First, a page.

Reducing your risk of developing breast cancer

By Susan K. Boolbol, MD, FACS  |  12/10/2019

Dr. Susan Boolbol shares some tips on preventative measures and screening recommendations applicable to both women and men.

While there has been debate over what age individuals should have their first mammogram, it is important to remember mammograms save lives. A person of average risk for breast cancer should have an initial mammogram at age 40. To determine your risk, speak with your healthcare provider as to when and how often you should get a mammogram.

Being a woman, aging and family history are the main risk factors for breast cancer. This can be frustrating because these are risks out of our control. However, there are several risk factors we can control.

  • Weight. Being overweight and/or obese is associated with an increased risk of breast cancer, particularly for post-menopausal women. Fat tissue is one of the body’s sources of estrogen after menopause, since the ovaries have stopped producing the hormone. An increase in fat tissue equals higher estrogen levels, which may increase your breast cancer risk.
  • Diet and exercise. Studies are looking at the relationship between diet and exercise and lowering your risk of ever getting breast cancer. While more research is needed, there is evidence a diet of vegetables and fruits and foods high in omega-3 fatty acids including fish and flaxseed are important for your overall health. Avoid trans fats, processed meats and charred or smoked food. Along with a healthy diet, try to incorporate between 30 and 60 minutes of physical activity five or more days a week. Exercise has been shown to decrease the risk of breast cancer.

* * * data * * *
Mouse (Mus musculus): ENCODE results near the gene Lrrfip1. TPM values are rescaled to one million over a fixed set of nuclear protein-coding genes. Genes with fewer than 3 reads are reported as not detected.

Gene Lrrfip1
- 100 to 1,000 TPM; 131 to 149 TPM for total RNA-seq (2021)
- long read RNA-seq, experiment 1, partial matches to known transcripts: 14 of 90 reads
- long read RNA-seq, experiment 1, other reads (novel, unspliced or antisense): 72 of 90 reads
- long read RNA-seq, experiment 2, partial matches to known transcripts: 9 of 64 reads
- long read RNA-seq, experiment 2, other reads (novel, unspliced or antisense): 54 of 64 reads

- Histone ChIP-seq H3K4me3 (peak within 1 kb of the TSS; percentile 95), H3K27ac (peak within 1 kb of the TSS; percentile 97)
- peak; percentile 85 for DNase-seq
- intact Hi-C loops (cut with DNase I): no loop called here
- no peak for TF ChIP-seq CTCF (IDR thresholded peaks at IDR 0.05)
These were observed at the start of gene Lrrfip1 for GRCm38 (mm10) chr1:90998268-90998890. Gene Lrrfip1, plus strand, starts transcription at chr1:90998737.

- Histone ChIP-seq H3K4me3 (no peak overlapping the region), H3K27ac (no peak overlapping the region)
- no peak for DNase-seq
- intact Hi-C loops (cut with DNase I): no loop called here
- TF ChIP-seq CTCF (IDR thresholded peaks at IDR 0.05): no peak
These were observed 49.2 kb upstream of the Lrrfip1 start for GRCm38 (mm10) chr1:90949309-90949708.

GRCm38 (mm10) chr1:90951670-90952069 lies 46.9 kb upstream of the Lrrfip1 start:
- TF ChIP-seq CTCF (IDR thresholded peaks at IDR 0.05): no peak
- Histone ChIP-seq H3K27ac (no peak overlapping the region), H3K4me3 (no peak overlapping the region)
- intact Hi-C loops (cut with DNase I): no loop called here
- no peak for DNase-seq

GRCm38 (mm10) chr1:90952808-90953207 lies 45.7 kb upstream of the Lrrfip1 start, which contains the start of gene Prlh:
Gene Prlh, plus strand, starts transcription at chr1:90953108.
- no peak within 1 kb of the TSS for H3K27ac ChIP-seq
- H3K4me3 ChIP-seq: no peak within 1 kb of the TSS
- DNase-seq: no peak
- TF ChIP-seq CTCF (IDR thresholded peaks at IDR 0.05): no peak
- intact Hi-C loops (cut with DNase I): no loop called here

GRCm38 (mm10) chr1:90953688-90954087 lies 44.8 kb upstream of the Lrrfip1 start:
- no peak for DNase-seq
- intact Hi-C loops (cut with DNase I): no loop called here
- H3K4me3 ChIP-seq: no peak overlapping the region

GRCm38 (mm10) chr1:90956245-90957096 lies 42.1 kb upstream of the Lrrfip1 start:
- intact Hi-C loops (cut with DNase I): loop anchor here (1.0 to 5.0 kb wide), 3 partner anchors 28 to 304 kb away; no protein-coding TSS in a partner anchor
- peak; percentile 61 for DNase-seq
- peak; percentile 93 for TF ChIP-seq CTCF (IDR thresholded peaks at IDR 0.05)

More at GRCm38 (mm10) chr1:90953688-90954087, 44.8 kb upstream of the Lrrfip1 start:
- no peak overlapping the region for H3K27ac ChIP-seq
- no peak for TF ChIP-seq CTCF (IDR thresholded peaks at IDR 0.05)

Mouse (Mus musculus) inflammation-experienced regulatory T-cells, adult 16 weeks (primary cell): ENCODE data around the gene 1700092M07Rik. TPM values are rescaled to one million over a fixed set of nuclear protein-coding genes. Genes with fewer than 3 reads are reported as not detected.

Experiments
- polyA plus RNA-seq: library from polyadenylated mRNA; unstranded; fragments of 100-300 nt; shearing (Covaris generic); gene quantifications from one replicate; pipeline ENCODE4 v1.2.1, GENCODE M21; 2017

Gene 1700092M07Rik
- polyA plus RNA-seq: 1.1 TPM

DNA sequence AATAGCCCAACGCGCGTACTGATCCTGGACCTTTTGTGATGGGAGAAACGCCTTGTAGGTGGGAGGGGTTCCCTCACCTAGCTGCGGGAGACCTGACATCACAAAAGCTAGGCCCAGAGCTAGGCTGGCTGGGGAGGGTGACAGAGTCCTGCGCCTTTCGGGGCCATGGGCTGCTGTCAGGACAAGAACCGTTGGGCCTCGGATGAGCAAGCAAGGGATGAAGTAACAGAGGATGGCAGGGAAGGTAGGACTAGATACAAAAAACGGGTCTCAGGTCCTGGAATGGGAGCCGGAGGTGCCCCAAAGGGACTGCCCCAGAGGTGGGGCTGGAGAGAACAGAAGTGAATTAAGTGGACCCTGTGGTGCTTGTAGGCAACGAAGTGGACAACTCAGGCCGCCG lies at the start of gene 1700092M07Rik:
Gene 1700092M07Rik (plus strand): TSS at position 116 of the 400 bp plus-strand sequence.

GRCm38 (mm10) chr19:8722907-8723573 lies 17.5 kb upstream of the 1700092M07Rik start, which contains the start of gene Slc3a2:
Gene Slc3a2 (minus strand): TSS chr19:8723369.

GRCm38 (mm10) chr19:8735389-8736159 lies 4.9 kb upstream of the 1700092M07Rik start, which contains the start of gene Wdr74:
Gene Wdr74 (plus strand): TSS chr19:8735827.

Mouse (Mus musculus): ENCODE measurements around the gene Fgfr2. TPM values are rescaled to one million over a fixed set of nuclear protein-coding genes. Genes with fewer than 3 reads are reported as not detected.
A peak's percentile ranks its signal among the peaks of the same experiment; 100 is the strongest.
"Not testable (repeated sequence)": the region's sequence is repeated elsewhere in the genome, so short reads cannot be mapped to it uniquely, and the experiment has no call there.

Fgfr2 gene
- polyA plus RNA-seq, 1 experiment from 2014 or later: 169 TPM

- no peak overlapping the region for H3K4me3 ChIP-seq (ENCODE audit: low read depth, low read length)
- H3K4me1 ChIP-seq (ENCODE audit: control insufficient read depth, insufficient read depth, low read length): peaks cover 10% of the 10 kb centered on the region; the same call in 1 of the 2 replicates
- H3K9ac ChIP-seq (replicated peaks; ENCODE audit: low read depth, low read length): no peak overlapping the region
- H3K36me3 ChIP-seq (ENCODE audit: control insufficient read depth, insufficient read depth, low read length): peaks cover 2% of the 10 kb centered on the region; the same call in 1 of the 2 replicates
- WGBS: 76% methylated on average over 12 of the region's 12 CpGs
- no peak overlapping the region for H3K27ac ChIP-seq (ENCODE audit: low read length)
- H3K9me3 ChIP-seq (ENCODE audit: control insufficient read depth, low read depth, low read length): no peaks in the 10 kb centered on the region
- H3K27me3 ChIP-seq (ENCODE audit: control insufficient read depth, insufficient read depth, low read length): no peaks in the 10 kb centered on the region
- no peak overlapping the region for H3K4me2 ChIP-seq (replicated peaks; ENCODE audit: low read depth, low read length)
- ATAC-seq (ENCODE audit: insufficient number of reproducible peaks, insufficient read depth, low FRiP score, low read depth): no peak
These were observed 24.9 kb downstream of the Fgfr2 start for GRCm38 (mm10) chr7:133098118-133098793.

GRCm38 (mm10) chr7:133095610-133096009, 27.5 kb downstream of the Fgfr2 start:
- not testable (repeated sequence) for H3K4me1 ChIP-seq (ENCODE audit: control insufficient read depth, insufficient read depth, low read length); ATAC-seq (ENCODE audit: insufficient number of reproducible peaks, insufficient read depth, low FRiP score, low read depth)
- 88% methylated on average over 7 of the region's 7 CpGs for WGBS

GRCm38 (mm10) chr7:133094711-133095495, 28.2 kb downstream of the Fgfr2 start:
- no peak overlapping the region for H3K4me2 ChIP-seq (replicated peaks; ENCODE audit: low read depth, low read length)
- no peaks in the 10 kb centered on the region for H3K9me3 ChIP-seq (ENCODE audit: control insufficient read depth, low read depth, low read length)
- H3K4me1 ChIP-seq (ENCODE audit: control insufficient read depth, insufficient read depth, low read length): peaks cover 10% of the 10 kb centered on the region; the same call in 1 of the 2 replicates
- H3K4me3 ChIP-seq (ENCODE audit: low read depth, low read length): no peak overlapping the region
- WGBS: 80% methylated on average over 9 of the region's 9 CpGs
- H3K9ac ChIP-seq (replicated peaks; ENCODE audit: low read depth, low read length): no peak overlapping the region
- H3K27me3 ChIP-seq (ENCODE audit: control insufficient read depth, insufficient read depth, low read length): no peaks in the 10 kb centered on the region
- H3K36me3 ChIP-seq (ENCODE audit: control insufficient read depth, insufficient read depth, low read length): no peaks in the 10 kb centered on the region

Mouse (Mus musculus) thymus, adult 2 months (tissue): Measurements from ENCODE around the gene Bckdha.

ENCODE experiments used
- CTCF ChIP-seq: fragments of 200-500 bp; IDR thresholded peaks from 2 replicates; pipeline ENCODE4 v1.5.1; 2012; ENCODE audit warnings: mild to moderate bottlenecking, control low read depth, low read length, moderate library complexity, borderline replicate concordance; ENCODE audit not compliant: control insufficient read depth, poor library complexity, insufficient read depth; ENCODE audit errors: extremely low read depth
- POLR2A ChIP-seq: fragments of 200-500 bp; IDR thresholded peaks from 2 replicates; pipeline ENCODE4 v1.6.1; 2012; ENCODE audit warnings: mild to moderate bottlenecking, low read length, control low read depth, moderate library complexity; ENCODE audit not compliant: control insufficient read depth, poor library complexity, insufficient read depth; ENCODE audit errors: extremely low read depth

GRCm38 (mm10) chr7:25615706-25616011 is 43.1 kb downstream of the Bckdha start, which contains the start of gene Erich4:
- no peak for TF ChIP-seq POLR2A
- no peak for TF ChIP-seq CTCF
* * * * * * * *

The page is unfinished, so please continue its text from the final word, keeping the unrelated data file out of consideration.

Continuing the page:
• Alcohol intake. Studies have shown drinking alcohol increases your risk of developing breast cancer. Alcohol may limit your liver’s ability to control your blood estrogen levels, which can, in turn, increase your risk.

While this disease largely affects women, one percent of all breast cancer diagnoses occur in men. If a man notices changes in his breast or a lump, they should get evaluated by a physician as soon as possible. Treatments for men are similar to women.

Treatments today vary depending on the type of breast cancer you have. The good news is survival rates are higher than they’ve ever been. For example, ductal carcinoma in situ, the earliest form of breast cancer where abnormal cells form in the milk ducts, has a 10-year survival rate of 98 to 99 percent.

I cannot emphasize enough: The earlier we can diagnose breast cancer, the better the outcome for both men and women.

Dr. Boolbol recently joined the Dyson Breast Center at Vassar Brothers Medical Center, now part of Nuvance Health, as Chief of Breast Surgery and the Breast Program. Learn more about her here: